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Georgia and the oil hungry Crocodile

August 10, 2008

In my last post I suggested that it wouldn’t be in Russia’s best interests in the region if South Ossetia was independent.

Paradoxically though they are right behind the South Ossetians in their bid for independence.

Its not really a genuine wish for their self determination. A genuine South Ossetian state that wasn’t pro-Moscow like Georgia would be another nightmare for Russia, opening up tensions in its own ethnic Caucaus regions.

Its nothing more than the old divide and conquer strategy.

That’s why the Abkhazia and Ajaria independence movements are also sponspored by Russia. Purely to destabilise Georgia, nothing less.

If it was only about South Ossetia then why are Russian planes bombing Georgian cities? Military tactics or an excuse to bring Georgia to its knees?

Russia does not like Georgia’s pro-Western stance. Their attempt to join NATO.

Georgia is seen as the epitome of an former Soviet republic embracing Western philosophy.

The New York Times has this appraisal:

“It’s scarcely clear yet how things will stand between the two when the smoke clears. But it’s safe to say that while Russia has a massive advantage in firepower, Georgia, an open, free-market, more-or-less-democratic nation that sees itself as a distant outpost of Europe, enjoys a decisive rhetorical and political edge.

In recent conversations there, President Saakashvili compared Georgia to Czechoslovakia in 1938, trusting the West to save it from a ravenous neighbor.

“If Georgia fails,” he said to me darkly two months ago, “it will send a message to everyone that this path doesn’t work.”

During a 10-day visit to Georgia in June, I heard the 1938 analogy again and again, as well as another to 1921, when Bolshevik troops crushed Georgia’s thrilling, and brief, first experiment with liberal rule.”

“You should understand,” Mr. Saakashvili said, mocking the Europeans who urge forbearance on him, “that the crocodile is hungry. Well, from the point of view of someone who wants to keep his own leg, that’s hard to accept.”

The Georgian President’s analogy of Czechoslovakia in 1938 when Hitler invaded – on the pretext of liberating German citizens – was also reinforced by the Swedish Foreign Minister:

“Attempts to apply such a doctrine have plunged Europe into war in the past… And we have reason to remember how Hitler used this very doctrine little more than half a century ago to undermine and attack substantial parts of central Europe,” Bildt said.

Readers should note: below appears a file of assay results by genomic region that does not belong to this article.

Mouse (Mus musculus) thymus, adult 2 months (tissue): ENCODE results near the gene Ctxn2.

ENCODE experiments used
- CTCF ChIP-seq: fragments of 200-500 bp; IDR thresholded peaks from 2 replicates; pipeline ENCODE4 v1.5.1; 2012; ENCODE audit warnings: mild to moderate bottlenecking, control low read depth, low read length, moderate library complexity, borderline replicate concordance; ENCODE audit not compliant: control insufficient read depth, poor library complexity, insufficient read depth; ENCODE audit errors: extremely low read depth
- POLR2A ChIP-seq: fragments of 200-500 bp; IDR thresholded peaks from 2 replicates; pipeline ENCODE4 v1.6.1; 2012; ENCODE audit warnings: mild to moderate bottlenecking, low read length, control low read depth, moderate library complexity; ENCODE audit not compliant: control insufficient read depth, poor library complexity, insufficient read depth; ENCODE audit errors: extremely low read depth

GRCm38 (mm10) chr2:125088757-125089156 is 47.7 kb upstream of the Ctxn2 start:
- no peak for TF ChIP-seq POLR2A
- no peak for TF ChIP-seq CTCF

“We did not accept military intervention by Milosevic’s Serbia in other Yugoslav states on the grounds of protecting Serbian passport holders,” he added.

Poland and the Baltic States are also on the side of Georgia in the conflict:

“The EU and NATO must take the initiative and stand up against the spread of imperialist and revisionist policy in the east of Europe,” leaders of the four countries said in a joint statement.

“The Russian Federation has overstepped a red-line in keeping the peace and stability in the conflict zone and in protecting Russian citizens outside its own borders,” the statement added.

Again from the New York Times:

“Marshall Goldman, a leading Russia scholar, argues in a recent book that Mr. Putin has established a ‘petrostate,’ in which oil and gas are strategically deployed as punishments, rewards and threats.

The author details the lengths to which Mr. Putin has gone to retain control over the delivery of natural gas from Central Asia to the West.

A proposed alternative pipeline would skirt Russia and run through Georgia, as an oil pipeline now does.

‘If Georgia collapses in turmoil,’ Mr. Goldman notes, ‘investors will not put up the money for a bypass pipeline.’ And so, he concludes, Mr. Putin has done his best to destabilize the Saakashvili regime.”

Already we are seeing problems with the oil supply.

Azerbaijan has now cut off their oil exports through Georgia.

And it is now reported that Russian jets have bombed the main oil pipeline that runs through Georgia to Turkey .

Here’s an old map showing the oil routes in the area. There are two oil pipleines shown in Georgia. The largest oil pipeline (on the map as planned) is now in place and runs straight through to Turkey. Its run by BP and is the one that is reportedly bombed.

Oil routes in Georgia

And wouldn’t Russia like the Georgian oil pipelines in their control!

You have got to feel sympathy for the South Ossetians, their capital Tskhinvali lying in ruins.

I’m reminded of the attributed words of Calgacus, the Pictish warrior, who said of the Romans attempting to invade what is now Scotland:

“They make a desert and call it peace.”


Wedge Politics

June 21, 2008

Alex Salmond has been accused of using wedge politics over Scotland’s oil revenues.

He has asked the UK treasury for a slice of the unexpected profit that the treasury has gained, given the high oil prices recntly.

Wedge politics is issuing controversial issues to split the opposition support.

In this case, for example, the wedge issue would be oil.

Many people around the UK have been complaining about the high price of oil. The SNP have suggested a fuel duty regulator – as the Treasury earns more money from the high oil price, it cuts other fuel dutys on oil slightly, thus giving our oil-dependent economy a bit of breathing space.

This idea has been taken up by several Labour MPs, chief among them Stephen Ladyman – mentioned before in this blog on The English Labour Party – the former Transport minister.

The other idea Alex Salmond has been promoting has been an oil fund for Scotland, much like the Norwegian model – again mentioned before on this blog Arc of Prosperity. This idea is not new, and again Labour MPs were supportive; Malcolm Wicks, UK Energy minister, speaking in October 2007:- “If you could replay history, the idea as in Norway of building up a national [oil] fund is actually quite an attractive one.” Of course now that Alex Salmond has once again raised the issue, the Labour Party is trying to backtrack on the issue.

The idea of an oil fund was first suggested by Gavin McCrone in his report of 1974. See my blog End Game for more on that.

Wedge issues or not, they prove that it is not just the public that is swayed by sensible ideas. Even opposition MPs can be swayed.